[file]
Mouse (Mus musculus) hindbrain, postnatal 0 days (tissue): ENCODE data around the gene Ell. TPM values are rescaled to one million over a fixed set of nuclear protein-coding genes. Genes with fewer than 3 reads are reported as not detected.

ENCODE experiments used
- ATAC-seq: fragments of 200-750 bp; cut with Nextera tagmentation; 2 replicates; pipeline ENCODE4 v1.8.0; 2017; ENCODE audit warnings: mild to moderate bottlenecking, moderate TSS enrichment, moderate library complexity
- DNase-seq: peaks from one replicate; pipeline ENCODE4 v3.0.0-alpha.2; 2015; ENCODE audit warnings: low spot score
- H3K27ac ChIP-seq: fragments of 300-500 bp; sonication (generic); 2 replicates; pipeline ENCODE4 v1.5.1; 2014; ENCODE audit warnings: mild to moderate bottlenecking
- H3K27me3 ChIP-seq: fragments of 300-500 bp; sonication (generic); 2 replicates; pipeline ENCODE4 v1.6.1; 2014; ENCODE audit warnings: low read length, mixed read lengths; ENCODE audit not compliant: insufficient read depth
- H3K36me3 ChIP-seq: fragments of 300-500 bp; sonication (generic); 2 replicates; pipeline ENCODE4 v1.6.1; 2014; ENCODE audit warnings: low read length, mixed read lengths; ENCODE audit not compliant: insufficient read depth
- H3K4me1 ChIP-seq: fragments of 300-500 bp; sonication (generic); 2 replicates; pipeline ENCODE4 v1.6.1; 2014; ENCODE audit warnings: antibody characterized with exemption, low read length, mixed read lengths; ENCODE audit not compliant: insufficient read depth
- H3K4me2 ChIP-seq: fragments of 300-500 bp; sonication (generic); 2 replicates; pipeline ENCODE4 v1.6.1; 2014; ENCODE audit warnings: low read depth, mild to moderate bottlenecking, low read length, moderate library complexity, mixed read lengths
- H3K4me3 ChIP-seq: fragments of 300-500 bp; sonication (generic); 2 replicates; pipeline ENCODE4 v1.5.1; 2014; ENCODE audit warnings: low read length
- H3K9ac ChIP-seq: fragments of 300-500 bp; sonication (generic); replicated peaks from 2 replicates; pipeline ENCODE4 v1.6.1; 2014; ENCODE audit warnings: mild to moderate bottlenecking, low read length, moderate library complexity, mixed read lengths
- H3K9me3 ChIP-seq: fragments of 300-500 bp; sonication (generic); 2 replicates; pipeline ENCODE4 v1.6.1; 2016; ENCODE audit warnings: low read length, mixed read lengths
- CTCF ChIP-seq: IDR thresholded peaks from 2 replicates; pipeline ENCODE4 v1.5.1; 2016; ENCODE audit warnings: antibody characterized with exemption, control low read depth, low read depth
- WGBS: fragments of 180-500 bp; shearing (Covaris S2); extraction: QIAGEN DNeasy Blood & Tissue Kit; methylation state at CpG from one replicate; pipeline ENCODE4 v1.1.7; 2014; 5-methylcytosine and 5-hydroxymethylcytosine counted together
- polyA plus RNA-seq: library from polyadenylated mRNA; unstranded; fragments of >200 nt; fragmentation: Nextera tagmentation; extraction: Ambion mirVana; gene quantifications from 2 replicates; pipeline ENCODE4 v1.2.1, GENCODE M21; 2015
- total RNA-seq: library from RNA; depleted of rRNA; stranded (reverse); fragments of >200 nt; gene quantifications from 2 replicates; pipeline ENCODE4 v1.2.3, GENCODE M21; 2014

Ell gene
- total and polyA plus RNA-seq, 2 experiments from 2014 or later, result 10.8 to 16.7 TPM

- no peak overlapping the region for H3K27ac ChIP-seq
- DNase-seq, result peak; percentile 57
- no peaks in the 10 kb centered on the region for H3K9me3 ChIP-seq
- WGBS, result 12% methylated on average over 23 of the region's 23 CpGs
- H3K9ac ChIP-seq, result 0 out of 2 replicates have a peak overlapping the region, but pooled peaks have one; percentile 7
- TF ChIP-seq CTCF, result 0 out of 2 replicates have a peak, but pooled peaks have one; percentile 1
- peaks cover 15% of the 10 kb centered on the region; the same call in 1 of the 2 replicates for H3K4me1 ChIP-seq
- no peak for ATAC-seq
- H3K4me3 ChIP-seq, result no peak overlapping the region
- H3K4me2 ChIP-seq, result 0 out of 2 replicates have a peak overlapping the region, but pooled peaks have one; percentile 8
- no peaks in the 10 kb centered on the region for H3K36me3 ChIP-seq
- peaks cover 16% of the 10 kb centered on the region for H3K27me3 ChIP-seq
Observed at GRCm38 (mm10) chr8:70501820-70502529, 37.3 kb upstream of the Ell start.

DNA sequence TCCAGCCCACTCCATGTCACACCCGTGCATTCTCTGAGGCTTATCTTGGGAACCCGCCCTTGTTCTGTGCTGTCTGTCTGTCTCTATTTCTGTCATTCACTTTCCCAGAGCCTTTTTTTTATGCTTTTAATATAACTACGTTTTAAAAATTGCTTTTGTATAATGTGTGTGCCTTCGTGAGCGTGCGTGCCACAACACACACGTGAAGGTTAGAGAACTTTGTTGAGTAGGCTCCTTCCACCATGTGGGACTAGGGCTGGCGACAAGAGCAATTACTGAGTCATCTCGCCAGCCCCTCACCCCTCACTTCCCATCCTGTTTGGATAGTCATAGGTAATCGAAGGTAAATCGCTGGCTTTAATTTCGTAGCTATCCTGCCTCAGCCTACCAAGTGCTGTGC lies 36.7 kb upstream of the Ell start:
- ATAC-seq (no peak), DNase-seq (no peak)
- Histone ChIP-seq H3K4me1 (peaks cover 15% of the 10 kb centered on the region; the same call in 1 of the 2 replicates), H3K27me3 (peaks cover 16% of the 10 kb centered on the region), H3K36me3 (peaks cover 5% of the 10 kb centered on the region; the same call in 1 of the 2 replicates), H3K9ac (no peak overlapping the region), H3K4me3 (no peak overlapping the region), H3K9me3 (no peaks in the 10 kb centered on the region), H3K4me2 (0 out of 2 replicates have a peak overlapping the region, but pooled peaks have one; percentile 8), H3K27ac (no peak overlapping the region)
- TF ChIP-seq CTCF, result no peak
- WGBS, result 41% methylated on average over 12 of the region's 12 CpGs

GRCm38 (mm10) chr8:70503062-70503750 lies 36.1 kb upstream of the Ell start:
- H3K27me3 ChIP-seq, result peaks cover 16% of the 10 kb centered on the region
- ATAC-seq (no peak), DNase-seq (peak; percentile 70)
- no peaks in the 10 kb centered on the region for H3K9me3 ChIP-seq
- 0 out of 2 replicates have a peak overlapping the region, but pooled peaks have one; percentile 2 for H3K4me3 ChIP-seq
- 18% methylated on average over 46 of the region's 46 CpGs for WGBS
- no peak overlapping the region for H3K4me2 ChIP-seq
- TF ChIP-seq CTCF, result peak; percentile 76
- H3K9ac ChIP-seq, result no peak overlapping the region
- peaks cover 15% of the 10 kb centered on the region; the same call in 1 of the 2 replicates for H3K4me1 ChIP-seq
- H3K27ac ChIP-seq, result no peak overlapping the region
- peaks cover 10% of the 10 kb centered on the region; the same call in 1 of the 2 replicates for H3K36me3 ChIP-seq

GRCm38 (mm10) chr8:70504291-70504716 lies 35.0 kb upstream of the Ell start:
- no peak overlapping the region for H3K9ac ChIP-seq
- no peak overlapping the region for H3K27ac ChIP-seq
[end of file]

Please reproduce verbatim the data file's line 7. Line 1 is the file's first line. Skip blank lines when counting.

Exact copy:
- H3K36me3 ChIP-seq: fragments of 300-500 bp; sonication (generic); 2 replicates; pipeline ENCODE4 v1.6.1; 2014; ENCODE audit warnings: low read length, mixed read lengths; ENCODE audit not compliant: insufficient read depth